Tag: Cohabitation

What is included in a cohabitation agreement?

Cohabiting couples do not have the same legal protection as married couples, but a cohabitation agreement can offer some protection.

A cohabitation agreement allows couples living together to agree their financial commitments and obligations to each other, to avoid disputes later down the line.

With more people than ever now choosing to cohabit, the lack of legal protection for cohabiting couples can make breakups fraught and messy.

To avoid stressful disputes, many cohabiting couples are now choosing to create a legal cohabitation agreement, to iron out the details about what would happen in the event of a relationship breakdown.

A cohabitation agreement gives couples the opportunity to discuss who owns what, how property and assets should be split, and how children will be supported, should they decide to part ways in the future.

Creating an agreement in advance usually results in fair and realistic decisions being made, which isn’t always the case in the midst of a relationship breakdown.

are a few things that you should sit down and discuss in detail before creating a cohabitation agreement.

Whilst you’re cohabiting:

  • Who owns what?
  • How will bills and living expenses be covered?

In the event of a separation:

  • How will your possessions and assets be divided?
  • How will property be divided?
  • Where would children live?
  • How will children be financially supported?
  • How would money in joint accounts be split?
  • How would overdrafts and debt be split?
  • Who owns each vehicle?

For a cohabitation to be legally binding, you will each need to be able to confirm that you have received independent legal advice and entered into the agreement voluntarily.

For help and advice with a cohabitation dispute or creating an agreement, get in touch with our team of specialists here at Lund Bennett Law by giving us a call on 0161 927 3118.

Is Law Failing To Keep Up With Cohabiting Couples?

Family Law organisation, Resolution, claim that the law is failing to give cohabiting couples the same protection as married couples.

With cohabiting couples now the fastest growing family type in the past two decades according to Office for National Statistics figures, little has been done to protect couples who separate. When married couples separate there are well established laws to fall back on which can help couples move on while cohabiting couples are left without any rights.

3.3 million families in the UK are now classed as cohabiting couple families which is double what it was twenty years ago. This indicates a real shift in society’s attitudes to marriage. It is becoming increasingly clear that a significant proportion of the population are deciding that cohabitation offers a more flexible arrangement. However, when problems arise as they often do in relationships, it becomes all too easy to leave the relationship.

Many cohabiting couples mistakenly believe that they will be entitled to the same treatment as married couples when there are disputes only to find that there isn’t. The myth of the ‘common law marriage’ often catches many couples out when they decide to explore their legal options.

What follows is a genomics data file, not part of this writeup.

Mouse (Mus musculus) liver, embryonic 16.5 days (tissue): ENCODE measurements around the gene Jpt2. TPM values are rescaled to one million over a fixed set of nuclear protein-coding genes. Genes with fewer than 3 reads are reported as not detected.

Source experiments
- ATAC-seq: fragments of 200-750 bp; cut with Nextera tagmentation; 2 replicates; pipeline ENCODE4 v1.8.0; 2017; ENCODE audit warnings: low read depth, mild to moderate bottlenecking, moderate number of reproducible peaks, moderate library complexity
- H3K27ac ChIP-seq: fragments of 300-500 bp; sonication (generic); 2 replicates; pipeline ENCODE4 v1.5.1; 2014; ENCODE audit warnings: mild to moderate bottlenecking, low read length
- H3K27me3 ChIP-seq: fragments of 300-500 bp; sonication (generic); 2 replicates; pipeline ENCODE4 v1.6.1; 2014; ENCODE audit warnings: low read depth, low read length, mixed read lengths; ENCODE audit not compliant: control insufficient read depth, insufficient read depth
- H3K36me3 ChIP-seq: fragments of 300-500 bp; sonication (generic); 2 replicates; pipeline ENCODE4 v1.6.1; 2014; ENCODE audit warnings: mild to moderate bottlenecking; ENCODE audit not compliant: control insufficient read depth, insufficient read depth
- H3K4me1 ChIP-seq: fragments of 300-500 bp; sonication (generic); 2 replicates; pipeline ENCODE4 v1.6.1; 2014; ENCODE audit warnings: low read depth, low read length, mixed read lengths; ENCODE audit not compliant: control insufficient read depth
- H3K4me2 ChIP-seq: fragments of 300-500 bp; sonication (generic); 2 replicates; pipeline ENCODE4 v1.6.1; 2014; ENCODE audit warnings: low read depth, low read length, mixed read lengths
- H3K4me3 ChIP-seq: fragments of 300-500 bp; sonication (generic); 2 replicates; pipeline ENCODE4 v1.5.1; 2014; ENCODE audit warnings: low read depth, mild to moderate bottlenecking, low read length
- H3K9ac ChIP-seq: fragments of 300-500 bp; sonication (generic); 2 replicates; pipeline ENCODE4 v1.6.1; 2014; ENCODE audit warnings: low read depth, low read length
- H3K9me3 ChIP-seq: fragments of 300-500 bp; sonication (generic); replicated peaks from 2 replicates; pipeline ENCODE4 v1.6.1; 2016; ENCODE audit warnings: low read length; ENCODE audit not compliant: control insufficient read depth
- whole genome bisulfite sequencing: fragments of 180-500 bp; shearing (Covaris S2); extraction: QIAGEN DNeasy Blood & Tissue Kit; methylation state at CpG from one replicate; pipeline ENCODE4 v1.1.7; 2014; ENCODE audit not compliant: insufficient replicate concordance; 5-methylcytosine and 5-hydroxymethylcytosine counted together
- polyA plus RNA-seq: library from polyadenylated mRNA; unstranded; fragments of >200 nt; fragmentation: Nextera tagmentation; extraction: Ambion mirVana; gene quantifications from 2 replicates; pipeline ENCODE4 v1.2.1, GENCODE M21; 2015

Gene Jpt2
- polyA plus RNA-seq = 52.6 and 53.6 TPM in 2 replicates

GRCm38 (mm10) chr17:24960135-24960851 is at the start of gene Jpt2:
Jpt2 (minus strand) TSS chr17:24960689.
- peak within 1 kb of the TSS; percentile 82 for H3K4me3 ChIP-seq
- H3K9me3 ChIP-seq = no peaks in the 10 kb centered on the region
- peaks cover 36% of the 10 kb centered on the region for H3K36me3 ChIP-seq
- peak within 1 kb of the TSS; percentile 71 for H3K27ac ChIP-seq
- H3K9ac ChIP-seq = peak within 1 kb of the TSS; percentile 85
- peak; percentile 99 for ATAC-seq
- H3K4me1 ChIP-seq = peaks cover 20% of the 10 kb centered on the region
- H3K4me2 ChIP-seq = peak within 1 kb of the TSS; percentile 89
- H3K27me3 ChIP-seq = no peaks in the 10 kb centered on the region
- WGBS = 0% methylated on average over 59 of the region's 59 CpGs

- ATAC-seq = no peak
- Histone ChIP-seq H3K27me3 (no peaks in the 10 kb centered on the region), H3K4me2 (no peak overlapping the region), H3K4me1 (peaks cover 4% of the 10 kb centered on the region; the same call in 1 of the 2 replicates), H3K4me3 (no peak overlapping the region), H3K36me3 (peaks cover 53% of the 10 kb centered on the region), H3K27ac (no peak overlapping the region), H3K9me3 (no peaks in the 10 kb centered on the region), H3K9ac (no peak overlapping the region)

Cohabitation is fastest growing relationship type

The latest figures released by the Office of National Statistics in their Household and Families Bulletin show that cohabitation remains the fastest growing relationship type. Whilst married couple families remain the most common family type, there are now 3.2 million cohabiting couple families in the UK, an increase of almost 30% in the last decade. Opposite sex cohabiting couple families now account for 17% of all families in the UK, described by the ONS as a statistically significant increase from 14% in 2005. Same sex cohabiting couples have also experienced an increase from 0.3% to 0.5% of all families.

Unfortunately, the majority of people who live together do not realise that cohabitation does not provide them with the same rights as married couples, however long they may have lived together. In a survey carried out by British Social Attitudes, 51% of respondents thought that unmarried couples who live together for some time probably or definitely had a “common law marriage” which gave them the same legal rights as married couples, but this is not the case. There is no such thing as common law marriage in England and Wales.

The rise in cohabitation together with the falling rate of marriage shows that cohabitation is here to stay and the law needs to reflect that. Resolution, the association of family lawyers, released a manifesto earlier this year calling on the Government to reform cohabitation law, amongst other things. There is currently a Cohabitation Rights Bill before Parliament but it is in its very early stages. It remains to be seen how the Government reacts to these latest figures and whether it takes any action to modernise the law.

Currently, if cohabitees want to protect themselves, they should seek advice on drawing up a Cohabitation Agreement setting out who owns what and how any assets are to be divided in the event of relationship breakdown.